Cole can imagine giving people medications to treat loneliness . . .  These could be betablockers, which reduce the physical effects of stress; anti-inflammatory medicine; or even Tylenol.  Since physical and emotional pain overlap, it turns out that Tylenol can reduce the pain of heartbreak.

” Boomers, who grew up using drugs recreationally, have become a generation that lives almost full time in the Valley of the Dolls: bombarded by direct-to-consumer ads, they are happy to self-medicate, and their cost-conscious H.M.O.’s are happy to substitute antidepressants for expensive talk therapy, prescriptions for repeated doctor visits.

. . . drug use has soared. Americans routinely take pills for high cholesterol and high blood pressure, and they also routinely take pills to sleep, pills to focus, pills to chill and pills to perk up, pills for more sex and pills for less stress. Mr. Critser notes that “the average number of prescriptions per person, annually, in 1993 was seven,” but had risen to 11. . . .

So what’s the issue? I notice Tylenol (amphetamine) has emphasized the risk overdosing on their labels…. isn’t it isolation that creates loneliness!  There’s a lot of talk about depression, its also chronic and widespread yet it’s become almost fashionable to be depressed and taking a designer pill to improve mood or some other home-brewed concoction gambling, sex, fast cars, …  you get the idea. Loneliness has not been shown to be improved by antidepressants or the pursuit of thrills. Loneliness is not helped by talking about it either as what happens is stigmatization as if the lonely must be flawed and incapable of social functions, the blame is put on the one who suffers, sometimes with pity but oftentimes with a little sigh of relief that it’s not you…  at least not yet.   Now, didn’t they used to do this with “women’s troubles”….  hysterical, they called it, it’s not real it’s imaginary. Why this pressing need to deny the basic foundations of modern lifestyle?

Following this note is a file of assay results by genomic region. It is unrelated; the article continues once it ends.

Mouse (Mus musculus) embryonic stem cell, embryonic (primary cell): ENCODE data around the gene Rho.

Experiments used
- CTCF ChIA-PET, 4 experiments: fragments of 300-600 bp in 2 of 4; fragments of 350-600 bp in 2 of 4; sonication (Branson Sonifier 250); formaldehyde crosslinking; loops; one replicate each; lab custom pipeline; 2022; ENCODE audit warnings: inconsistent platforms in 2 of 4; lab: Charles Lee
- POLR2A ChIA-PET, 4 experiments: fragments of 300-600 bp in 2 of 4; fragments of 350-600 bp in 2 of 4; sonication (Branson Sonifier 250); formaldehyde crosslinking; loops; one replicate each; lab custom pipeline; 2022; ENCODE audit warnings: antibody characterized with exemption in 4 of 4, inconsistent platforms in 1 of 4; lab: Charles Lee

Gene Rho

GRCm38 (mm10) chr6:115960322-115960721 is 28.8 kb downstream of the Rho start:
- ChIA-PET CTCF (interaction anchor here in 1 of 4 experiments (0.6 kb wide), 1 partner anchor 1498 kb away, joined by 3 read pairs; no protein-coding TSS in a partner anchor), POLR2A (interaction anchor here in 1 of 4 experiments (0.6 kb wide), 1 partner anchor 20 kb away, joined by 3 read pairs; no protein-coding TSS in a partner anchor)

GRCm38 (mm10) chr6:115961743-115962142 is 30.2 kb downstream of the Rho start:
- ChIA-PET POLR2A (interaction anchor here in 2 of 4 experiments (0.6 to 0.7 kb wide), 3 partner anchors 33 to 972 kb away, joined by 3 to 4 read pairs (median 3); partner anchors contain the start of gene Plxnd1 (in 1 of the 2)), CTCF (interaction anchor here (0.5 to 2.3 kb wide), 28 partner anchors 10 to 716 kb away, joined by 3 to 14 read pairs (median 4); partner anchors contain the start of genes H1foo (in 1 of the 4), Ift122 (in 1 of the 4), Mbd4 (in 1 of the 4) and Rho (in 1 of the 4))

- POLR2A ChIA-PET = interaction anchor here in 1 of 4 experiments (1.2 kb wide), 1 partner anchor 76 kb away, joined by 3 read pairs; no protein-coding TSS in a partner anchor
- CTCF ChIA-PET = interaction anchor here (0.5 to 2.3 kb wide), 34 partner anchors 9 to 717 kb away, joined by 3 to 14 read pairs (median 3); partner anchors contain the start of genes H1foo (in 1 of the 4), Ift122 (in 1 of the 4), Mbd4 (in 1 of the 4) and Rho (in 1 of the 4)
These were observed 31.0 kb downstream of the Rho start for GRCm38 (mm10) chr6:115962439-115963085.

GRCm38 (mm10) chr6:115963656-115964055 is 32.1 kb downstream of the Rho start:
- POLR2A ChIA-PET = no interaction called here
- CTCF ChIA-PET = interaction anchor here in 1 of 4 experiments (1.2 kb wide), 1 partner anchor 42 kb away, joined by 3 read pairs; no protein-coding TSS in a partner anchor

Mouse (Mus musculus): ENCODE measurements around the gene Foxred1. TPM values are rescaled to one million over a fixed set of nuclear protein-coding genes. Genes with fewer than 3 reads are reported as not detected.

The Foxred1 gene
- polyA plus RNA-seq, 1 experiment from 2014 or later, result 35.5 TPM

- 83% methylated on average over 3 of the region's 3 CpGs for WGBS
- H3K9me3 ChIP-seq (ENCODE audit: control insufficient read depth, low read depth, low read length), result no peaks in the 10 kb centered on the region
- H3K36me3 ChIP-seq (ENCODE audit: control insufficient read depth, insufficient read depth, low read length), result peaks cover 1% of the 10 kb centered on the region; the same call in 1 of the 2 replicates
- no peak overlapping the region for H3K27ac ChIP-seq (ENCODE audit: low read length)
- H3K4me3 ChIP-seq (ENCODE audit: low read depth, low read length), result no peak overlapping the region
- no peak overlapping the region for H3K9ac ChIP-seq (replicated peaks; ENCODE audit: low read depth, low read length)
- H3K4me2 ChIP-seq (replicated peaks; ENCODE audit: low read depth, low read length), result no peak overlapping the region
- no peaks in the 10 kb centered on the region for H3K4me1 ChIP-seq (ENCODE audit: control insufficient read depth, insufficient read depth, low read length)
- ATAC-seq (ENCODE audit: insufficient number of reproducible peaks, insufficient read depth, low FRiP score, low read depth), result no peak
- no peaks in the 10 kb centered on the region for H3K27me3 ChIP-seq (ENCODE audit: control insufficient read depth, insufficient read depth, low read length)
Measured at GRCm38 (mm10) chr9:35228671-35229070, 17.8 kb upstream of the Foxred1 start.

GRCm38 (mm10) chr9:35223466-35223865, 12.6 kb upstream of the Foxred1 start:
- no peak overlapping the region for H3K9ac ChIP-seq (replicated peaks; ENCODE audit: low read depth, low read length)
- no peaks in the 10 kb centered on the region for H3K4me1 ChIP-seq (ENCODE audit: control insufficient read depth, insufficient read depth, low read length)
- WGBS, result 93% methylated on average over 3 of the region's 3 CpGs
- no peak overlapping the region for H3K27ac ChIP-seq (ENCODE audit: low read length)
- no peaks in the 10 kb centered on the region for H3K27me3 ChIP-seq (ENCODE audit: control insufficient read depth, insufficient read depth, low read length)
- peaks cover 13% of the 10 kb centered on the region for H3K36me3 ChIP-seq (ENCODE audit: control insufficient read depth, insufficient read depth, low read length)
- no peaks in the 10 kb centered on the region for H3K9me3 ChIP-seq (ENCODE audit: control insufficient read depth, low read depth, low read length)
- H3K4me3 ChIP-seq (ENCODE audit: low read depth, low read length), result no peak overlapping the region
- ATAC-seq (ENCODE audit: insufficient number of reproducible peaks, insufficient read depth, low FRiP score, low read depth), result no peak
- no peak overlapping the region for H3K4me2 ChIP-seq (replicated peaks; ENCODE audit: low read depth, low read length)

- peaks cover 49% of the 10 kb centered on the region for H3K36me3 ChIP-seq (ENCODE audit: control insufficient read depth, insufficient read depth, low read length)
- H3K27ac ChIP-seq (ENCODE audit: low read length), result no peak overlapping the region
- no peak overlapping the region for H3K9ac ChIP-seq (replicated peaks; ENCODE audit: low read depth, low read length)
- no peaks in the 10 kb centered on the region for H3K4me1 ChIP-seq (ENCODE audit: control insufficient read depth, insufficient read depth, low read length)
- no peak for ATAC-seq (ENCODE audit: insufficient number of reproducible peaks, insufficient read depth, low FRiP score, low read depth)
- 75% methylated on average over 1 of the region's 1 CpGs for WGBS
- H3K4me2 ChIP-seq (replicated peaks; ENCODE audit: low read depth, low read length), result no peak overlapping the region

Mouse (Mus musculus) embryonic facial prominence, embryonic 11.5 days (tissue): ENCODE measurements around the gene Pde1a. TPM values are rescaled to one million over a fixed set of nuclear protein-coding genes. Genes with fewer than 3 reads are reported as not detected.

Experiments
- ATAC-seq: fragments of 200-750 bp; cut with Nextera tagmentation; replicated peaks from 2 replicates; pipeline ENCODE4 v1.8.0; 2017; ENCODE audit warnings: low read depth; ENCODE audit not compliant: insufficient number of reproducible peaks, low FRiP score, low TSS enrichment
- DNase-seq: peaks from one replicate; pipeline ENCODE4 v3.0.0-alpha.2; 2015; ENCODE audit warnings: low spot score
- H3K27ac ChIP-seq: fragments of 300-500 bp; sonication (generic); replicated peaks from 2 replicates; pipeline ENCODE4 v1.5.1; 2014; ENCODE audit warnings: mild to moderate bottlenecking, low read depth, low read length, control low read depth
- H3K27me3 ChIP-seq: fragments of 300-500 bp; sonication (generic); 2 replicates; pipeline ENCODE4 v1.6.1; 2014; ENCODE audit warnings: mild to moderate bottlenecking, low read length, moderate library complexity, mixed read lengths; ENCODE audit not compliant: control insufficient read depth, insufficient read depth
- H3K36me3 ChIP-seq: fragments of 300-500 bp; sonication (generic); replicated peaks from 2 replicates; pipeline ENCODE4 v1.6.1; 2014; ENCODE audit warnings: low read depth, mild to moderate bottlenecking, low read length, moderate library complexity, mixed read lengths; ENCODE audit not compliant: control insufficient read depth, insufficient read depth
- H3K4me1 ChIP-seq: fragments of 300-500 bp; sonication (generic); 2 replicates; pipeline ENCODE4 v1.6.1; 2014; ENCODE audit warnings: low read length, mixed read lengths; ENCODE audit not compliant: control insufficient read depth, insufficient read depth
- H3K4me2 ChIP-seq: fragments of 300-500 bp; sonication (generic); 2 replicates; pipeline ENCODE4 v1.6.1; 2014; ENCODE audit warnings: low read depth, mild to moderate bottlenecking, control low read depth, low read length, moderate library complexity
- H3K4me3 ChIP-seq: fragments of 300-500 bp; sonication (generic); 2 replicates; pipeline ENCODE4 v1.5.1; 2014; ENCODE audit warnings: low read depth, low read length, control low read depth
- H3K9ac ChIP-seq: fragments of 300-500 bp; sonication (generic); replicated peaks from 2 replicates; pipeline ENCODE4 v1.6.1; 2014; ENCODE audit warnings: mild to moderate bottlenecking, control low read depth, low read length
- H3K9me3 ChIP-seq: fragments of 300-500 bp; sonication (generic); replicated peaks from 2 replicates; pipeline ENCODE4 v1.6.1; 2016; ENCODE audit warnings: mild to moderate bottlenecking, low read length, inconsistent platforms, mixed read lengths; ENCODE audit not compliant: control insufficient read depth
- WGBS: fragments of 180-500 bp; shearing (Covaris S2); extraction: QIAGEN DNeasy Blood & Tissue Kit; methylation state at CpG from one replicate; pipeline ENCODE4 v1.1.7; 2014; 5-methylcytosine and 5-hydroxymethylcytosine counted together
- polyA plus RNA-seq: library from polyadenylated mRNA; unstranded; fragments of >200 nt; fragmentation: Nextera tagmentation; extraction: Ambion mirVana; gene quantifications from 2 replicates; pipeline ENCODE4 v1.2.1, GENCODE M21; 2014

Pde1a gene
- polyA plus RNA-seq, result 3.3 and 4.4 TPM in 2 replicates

Isolation causes loneliness; living alone after loved ones have died or left, no children maybe at all, or none nearby or maybe estranged, no family or families that disconnect, married couples that divorce, long time friends that drop away,  compound with encroaching years illness, death, loss of memories, neighbors that don’t like each other or maybe don’t even know each other . . . the days of an open door, borrowing a cup of sugar, stopping by to watch a movie or play a game of cards is rapidly being eradicated from many people’s lives.  In many communities companionship still exists, however in many more it’s rapidly disappearing.

So, no problem now there’s a pill…  good old Tyneol to the rescue! But really!!!! Is the cure, then for loneliness a pill?  What about another PERSON???? Companionship, an intimate caring and inclusion, a wanting to know and be known, a friendly hug, a hand to hold, reaching out and being joyful in doing so. . . .  No?

Okay, then I say we put a person in a bottle and label it,”take one pill once a day or as needed” Problem solved.

Lois Mahalia- Original “GoodBye”